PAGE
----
For 68 years the President of the World Bank has hailed from the United States, selected by the United States. Now, with the announcement that the Bank’s eleventh President Robert Zoellick will not seek a second term, there is a window of opportunity for change. The G20 agreed several years ago that an open, merit-based and transparent system would be used to select the heads of the Bank and the IMF. When Dominique Straus-Kahn was engulfed in scandal last year, there was a brief time when it looked like Europe might lose its stranglehold on the top position of the IMF, but in the end tradition prevailed. It would be unfortunate if history were to repeat itself in the case of the Bank.
The justification for an open, merit-based and transparent selection process is obvious and compelling. More than ever, the world needs a strong World Bank. Individual countries still need its assistance, and the globe as a whole often has nowhere else to turn when it needs a problem solver, whether the issue is climate change or Afghanistan.
The Achilles heel of the Bank is that its bona fides as an institution are constantly under question. Whatever their merits, there is very little a Larry Summers or even a Hilary Clinton – reportedly the two top US candidates – could do to strengthen the Bank’s legitimacy.
Yet, despite unanimous support for a new approach for selecting the Bank’s President, it is far from clear that any non-American will stand for the position, let alone be selected. There are two main reasons.
First, it seems that the United States has no intention of relinquishing its control over a position of global influence. Especially with elections approaching, Obama is not going to want to go down as losing the Bank. U.S. Treasury Secretary Timothy Geithner has already announced that Washington would put forward a candidate “in the coming weeks”.
Second, it is one thing to support the principle of a competitive selection process, another to make it happen. We know that the emerging economies are in favour of an open process, but whether they are willing to take on the U.S. and able to converge on a candidate is another question altogether. The timeframe is challenging. Countries only have until March 23 to nominate candidates.
Australia could play a critical role. We have long supported the principle of an open, merit-based and transparent recruitment process. Now is the time to back our words with action.
Sri Mulyani Indrawati is currently a Managing Director at the World Bank – a level just one below that of President – and a former Indonesian Finance Minister. She became Indonesia’s Finance Minister in 2005 at the age of 43. In this position, she was a key manager of one of Asia’s largest economies, in particularly successfully reforming Indonesia’s corrupt tax administration leading to a large boost in government revenue, and navigating her country’s economy through the 2008 economic crisis.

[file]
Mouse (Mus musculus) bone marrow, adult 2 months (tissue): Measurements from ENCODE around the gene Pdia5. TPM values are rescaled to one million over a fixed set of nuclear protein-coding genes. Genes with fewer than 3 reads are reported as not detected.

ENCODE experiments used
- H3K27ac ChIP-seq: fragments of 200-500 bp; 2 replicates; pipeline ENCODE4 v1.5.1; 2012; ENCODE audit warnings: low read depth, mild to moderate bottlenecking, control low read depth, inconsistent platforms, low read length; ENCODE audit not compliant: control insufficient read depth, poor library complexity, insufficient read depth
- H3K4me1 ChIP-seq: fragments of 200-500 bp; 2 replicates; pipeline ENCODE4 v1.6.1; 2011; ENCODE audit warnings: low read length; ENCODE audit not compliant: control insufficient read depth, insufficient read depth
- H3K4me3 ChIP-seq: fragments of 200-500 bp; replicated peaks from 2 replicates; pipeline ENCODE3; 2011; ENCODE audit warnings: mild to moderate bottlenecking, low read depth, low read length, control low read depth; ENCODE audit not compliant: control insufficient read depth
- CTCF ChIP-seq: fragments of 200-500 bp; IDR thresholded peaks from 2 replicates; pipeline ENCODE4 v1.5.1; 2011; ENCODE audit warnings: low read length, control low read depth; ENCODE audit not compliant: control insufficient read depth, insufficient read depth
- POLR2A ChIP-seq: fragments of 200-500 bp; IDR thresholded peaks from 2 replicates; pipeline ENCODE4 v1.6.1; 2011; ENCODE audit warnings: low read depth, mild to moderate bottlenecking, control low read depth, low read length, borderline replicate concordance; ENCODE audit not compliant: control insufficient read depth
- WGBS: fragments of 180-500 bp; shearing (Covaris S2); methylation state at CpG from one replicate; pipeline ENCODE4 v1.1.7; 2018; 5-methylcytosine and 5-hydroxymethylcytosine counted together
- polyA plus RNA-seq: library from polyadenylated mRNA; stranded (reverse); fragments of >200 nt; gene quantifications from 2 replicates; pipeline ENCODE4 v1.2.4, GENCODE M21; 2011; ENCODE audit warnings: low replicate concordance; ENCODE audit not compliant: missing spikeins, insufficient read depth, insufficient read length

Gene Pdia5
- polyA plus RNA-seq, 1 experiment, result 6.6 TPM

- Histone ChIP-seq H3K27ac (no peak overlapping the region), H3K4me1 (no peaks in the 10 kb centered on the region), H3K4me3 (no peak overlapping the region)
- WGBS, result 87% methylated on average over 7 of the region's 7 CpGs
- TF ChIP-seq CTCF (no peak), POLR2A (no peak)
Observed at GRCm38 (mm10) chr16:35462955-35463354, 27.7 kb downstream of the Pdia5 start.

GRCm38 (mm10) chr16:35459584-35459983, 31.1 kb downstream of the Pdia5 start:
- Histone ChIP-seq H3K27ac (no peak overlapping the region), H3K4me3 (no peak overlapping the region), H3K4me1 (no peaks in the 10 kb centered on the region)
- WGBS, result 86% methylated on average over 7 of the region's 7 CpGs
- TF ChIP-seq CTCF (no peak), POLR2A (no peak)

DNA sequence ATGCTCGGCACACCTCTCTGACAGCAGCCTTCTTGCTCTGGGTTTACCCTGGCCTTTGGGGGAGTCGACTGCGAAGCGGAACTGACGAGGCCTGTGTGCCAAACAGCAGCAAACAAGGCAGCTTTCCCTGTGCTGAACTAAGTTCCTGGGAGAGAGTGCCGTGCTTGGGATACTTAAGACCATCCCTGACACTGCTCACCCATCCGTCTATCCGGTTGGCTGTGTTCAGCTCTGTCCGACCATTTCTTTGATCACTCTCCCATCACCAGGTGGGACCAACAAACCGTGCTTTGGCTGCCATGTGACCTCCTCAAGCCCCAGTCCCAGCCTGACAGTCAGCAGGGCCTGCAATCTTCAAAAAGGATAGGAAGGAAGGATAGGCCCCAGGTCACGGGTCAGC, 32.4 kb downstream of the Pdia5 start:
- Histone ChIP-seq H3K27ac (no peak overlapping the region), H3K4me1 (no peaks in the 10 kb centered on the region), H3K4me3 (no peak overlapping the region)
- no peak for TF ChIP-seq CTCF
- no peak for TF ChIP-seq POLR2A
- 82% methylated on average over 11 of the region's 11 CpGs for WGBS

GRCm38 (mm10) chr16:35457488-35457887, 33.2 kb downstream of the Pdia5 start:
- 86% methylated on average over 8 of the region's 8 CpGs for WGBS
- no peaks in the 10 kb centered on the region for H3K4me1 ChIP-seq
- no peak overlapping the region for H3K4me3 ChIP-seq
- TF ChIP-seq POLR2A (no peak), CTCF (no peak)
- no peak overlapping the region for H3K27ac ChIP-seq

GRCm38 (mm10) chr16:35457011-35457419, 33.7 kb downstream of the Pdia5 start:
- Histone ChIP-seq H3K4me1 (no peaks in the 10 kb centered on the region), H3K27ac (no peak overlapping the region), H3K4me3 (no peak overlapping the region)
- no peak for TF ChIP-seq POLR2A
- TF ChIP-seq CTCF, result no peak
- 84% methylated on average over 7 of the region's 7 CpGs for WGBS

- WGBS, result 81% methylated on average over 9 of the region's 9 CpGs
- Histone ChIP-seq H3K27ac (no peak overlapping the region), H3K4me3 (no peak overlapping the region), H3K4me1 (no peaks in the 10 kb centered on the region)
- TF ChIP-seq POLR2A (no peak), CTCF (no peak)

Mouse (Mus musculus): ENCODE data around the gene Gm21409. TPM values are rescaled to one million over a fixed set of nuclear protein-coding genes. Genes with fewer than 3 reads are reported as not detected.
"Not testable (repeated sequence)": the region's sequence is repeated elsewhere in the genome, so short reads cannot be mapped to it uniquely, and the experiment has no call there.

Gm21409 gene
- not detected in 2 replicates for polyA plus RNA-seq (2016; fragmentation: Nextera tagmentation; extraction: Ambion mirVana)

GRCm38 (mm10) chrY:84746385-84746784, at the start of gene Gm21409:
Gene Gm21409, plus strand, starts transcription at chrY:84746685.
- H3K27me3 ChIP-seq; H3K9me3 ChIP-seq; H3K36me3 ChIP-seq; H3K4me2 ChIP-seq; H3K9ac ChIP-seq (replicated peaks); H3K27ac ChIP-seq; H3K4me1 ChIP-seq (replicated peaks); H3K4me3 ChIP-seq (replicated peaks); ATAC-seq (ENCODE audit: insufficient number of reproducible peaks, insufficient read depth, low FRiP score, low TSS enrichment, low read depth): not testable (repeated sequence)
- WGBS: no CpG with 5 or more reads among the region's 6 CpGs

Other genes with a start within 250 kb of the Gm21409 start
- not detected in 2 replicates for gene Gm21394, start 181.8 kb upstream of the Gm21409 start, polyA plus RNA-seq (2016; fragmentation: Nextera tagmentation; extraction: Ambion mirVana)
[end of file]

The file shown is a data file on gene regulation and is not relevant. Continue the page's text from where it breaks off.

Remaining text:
With a PhD in economics, internationally recognized for her integrity and ability, and a charismatic leader and speaker, Sri Mulyani would be an inspirational choice as World Bank President. She would be able to mobilize international support for economic reform and development in a way an American could never hope to do. Put someone of Sri Mulyani’s caliber, background, and energy in charge, and you might just get a revitalized Bank.
There are also geo-political reasons for supporting Sri Mulyani. Indonesia is an important G20 country, but it is not one of the BRICS (Brazil, Russia, India, China and South Africa). China might not be prepared to support an Indian for President, and India not a Chinese, but both might combine behind an Indonesian.
Of course, Sri Mulyani is not the only strong non-American contender for the top job at the World Bank. Nigerian Finance Minister Ngozi Okonjo-iweala would be another excellent choice. But it would be natural for Australia to support an Asian candidate, especially one from our close friend and neighbour, Indonesia. Working with Indonesia, we could build the sort of coalition that will be required if a non-American is to be given serious consideration.
At the very least, some quiet words between Canberra and Jakarta are in order. Something perhaps for our Treasurer and new Foreign Minister to work together on.